Brief on ASHRAE’s Standard 241

In late 2022, the White House contacted ASHRAE to help prepare for the upcoming expiration of Title 42 (in May 2023) and the end of the COVID public health emergency. The government tasked ASHRAE with the job of creating guidance on how to operate buildings in a way to help prevent the spread of airborne infectious illnesses. 

During the pandemic, operators of indoor spaces were completely unprepared on how to mitigate and combat the spread of COVID. Proper guidance on how to make indoor spaces safe from the spread of the virus was inconsistent, and many people used untested technologies and inadequate products which were deemed to be ineffective. As a result, a new standard on how to protect people from the spread of infectious airborne illnesses in indoor spaces was needed and ASHRAE became the guiding force behind this initiative. 

By December 2022, ASHRAE assembled a SPC (Special Project Committee) under the leadership of William Bahnfleth, a former ASHRAE president, to serve as the leadership behind establishing the framework for the standard. By invitation only, a committee of industry experts and thought leaders, including Tony Abate, the CTO of AtmosAir, came together to work on outlining the standard. 

The committee started working on developing the framework of a standard in February 2023 and finished producing this standard in record-breaking time with its publication in June 2023. 

The development of Standard 241 is a multi-faceted approach to address all types of environments, commercial buildings, residential, retail, healthcare, institutional and many others. The standard touches on many aspects of enhancing indoor environments to reduce the spread of infectious aerosols including: 

  • Infection Risk Management Mode (IRMM) – Establishes requirements for an infection risk management mode (IRMM), which applies during identified periods of elevated disease transmission risk. Authorities having jurisdiction can determine when the enhanced protections of Standard 241 are required. Resilience (the ability to respond to extreme circumstances outside normal conditions) in indoor air quality control design and operations is introduced. 
  • Requirements for Equivalent Clean Airflow Rate – Sets requirements for equivalent clean airflow rate target per occupant of pathogen free airflow, reducing the risk of infection. 
  • Requirements for Use of Filtration and Air Cleaning Technology – Provides extensive requirements for use of filtration and air cleaning (such as HEPA filters, air ionizers, or UV lights) to achieve equivalent clean airflow requirements and be cost effective and operate effectively and safely.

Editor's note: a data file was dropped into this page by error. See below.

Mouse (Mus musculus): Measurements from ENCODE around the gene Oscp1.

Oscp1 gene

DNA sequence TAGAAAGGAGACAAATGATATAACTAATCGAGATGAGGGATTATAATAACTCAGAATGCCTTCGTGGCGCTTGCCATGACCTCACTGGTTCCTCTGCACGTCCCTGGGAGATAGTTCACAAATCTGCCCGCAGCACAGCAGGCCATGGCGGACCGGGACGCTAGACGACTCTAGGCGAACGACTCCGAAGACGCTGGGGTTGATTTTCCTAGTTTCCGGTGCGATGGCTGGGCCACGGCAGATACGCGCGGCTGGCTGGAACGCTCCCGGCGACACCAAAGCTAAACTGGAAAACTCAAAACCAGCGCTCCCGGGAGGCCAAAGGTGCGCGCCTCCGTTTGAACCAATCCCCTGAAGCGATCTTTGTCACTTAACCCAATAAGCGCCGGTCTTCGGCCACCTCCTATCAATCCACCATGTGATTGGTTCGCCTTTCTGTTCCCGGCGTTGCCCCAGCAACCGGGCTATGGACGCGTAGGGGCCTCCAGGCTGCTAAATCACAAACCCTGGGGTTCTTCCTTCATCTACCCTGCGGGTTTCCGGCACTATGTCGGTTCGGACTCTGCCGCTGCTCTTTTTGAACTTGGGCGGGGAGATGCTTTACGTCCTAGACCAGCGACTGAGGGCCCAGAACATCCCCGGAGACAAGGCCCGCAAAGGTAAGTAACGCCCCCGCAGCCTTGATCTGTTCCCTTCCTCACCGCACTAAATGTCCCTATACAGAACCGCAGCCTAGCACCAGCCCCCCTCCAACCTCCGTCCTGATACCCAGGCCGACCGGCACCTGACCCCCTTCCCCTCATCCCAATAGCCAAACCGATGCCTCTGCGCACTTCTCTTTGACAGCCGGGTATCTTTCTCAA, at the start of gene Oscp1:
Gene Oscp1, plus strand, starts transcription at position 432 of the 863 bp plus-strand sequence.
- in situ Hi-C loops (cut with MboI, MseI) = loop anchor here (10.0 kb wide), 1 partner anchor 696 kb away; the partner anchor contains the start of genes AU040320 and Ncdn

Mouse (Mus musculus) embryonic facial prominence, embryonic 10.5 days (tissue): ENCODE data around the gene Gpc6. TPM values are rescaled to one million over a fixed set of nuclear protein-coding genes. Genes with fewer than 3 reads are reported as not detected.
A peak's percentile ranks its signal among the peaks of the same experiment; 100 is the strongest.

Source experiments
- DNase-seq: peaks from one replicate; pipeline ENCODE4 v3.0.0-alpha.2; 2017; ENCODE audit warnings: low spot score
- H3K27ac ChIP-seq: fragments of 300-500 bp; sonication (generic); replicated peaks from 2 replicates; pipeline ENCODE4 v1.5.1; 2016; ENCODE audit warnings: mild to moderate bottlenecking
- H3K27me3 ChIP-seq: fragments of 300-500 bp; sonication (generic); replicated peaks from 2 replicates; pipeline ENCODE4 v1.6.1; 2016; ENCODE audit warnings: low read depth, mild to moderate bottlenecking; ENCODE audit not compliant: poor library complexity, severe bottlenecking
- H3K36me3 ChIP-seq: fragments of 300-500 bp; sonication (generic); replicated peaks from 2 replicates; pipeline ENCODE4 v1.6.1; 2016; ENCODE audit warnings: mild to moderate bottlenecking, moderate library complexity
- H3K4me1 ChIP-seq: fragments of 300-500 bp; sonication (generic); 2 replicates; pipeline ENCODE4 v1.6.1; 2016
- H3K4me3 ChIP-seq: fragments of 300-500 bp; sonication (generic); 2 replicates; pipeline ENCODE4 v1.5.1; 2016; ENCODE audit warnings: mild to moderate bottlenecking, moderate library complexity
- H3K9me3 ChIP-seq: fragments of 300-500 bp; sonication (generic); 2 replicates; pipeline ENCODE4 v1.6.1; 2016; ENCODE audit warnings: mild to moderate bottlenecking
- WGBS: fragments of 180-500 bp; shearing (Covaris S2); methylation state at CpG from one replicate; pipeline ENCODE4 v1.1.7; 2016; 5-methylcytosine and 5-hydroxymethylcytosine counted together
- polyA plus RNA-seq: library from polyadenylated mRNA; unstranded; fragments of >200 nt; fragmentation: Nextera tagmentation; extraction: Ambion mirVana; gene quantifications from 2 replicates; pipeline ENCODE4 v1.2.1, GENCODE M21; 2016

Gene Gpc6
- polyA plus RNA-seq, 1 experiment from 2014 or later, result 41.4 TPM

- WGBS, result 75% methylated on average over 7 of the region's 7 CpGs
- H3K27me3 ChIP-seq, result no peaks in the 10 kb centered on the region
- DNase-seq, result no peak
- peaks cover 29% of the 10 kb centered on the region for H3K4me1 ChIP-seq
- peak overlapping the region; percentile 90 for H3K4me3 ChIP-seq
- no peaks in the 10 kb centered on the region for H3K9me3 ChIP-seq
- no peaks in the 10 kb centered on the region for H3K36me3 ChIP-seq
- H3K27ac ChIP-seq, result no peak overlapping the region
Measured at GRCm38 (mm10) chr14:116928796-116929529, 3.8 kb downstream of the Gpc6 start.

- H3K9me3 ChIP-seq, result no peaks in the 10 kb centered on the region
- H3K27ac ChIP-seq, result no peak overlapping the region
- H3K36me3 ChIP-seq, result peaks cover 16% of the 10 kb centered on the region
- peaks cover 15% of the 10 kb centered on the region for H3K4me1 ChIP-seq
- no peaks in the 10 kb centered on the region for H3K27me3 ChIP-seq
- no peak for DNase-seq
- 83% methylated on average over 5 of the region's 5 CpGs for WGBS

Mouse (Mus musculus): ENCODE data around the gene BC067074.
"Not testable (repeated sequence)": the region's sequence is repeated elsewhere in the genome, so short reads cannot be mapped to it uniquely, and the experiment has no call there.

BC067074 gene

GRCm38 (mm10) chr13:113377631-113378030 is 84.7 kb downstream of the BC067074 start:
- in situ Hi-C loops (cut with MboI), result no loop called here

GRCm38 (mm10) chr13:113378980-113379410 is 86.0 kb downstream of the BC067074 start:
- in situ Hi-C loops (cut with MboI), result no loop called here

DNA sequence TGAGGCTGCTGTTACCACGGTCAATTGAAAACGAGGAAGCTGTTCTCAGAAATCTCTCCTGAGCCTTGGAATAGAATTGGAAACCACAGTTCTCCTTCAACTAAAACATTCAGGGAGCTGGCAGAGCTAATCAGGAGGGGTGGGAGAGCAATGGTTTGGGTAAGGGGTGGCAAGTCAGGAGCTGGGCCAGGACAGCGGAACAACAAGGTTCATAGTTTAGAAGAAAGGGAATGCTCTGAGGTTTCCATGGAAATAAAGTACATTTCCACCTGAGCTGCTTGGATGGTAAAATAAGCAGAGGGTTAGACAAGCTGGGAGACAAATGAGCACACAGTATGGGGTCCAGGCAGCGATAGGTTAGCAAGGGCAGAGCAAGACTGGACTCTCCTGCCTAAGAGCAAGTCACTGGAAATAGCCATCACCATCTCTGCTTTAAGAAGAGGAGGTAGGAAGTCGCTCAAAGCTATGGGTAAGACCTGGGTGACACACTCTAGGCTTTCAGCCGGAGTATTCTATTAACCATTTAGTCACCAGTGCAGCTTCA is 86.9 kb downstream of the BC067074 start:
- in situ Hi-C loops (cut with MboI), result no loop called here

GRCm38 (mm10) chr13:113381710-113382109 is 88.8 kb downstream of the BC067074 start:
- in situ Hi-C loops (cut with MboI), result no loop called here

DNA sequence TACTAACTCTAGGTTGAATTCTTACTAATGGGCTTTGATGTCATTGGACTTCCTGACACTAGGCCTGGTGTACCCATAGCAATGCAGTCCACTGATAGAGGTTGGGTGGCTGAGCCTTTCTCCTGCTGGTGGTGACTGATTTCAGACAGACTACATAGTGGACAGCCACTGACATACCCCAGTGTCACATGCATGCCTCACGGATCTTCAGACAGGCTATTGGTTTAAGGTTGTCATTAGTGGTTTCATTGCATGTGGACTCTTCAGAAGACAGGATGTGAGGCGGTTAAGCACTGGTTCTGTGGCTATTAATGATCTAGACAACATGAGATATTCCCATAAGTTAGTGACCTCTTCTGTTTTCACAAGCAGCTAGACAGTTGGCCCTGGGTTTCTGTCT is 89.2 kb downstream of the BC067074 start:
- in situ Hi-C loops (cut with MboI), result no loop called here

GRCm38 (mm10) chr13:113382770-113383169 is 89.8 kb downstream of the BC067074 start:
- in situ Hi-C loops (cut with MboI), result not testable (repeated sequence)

• Planning and Commissioning – Provides assessment and planning requirements for being ready for the times when there is an event with increased disease-causing pathogen transmissions. The standard has a building readiness plan, that documents procedure for assessing existing or new HVAC systems to determine if they are working properly and attributing to the equivalent clean air delivered to spaces.

The minimum ventilation requirements are those as published in Standards 62.1, 62.2 and 170. Also, a minimum filtration requirement is set for MERV A-11. 

A centerpiece of this new standard is the establishment of a calculation called Equivalent Clean Air for Infection (ECAi). This calculation allows for compliance to the enhanced values referenced in the standard to be accomplished by not just increasing volumes of outside air, but also by using air cleaning to provide the delivery of equivalent clean air. In Table 5.1 of the standard, ECAi rates are established for all types of indoor environments. These would require significant increases if using outside ventilation alone. For example, in 62.1 2022, an office environment is required to bring in 5 cfm per person of outside air. In the 241 Standard, the requirement is 30 cfm per person of ECAi. If relying on just outside air, HVAC capacity would have to be increased significantly along with operating costs to condition the additional outside air. As a result, air cleaning and air disinfection technologies are critical to comply with the standard while also keeping up with sustainability goals and the reduction of carbon and greenhouse gas emissions. 

AtmosAir technology is extremely beneficial to meeting the ECAi compliance requirements of Standard 241. 

  • AtmosAir has laboratory-tested effectiveness against infectious aerosols, and complies with UL safety standards, UL 867 and UL 2998. 
  • AtmosAir systems very little power than other alternatives and impose negligible restriction to airflow, thereby contributing to Standard 241 ECAi requirements in a cost-effective way. 
  • AtmosAir systems are low maintenance, and only require attention every 2 years. 
  • In addition to reduction of infectious aerosols, AtmosAir has been tested to reduce PM 0.3- micron particles and has achieved a 125 CADR (Clean Air Delivery Rate) as tested to ANSI/ AHAM AC-1, which is referenced in Standard 241. AtmosAir technology is also effective on VOCs (Volatile Organic Compounds) and has been used in many applications showing measured effectiveness. 

Lastly, the ASHRAE committee who created Standard 241, SPC 241 was voted to become SSPC 241 and will now act as a continuous maintenance committee with ASHRAE to further refine and develop this standard. 

For ASHRAE’s press release link on Standard 241 click here.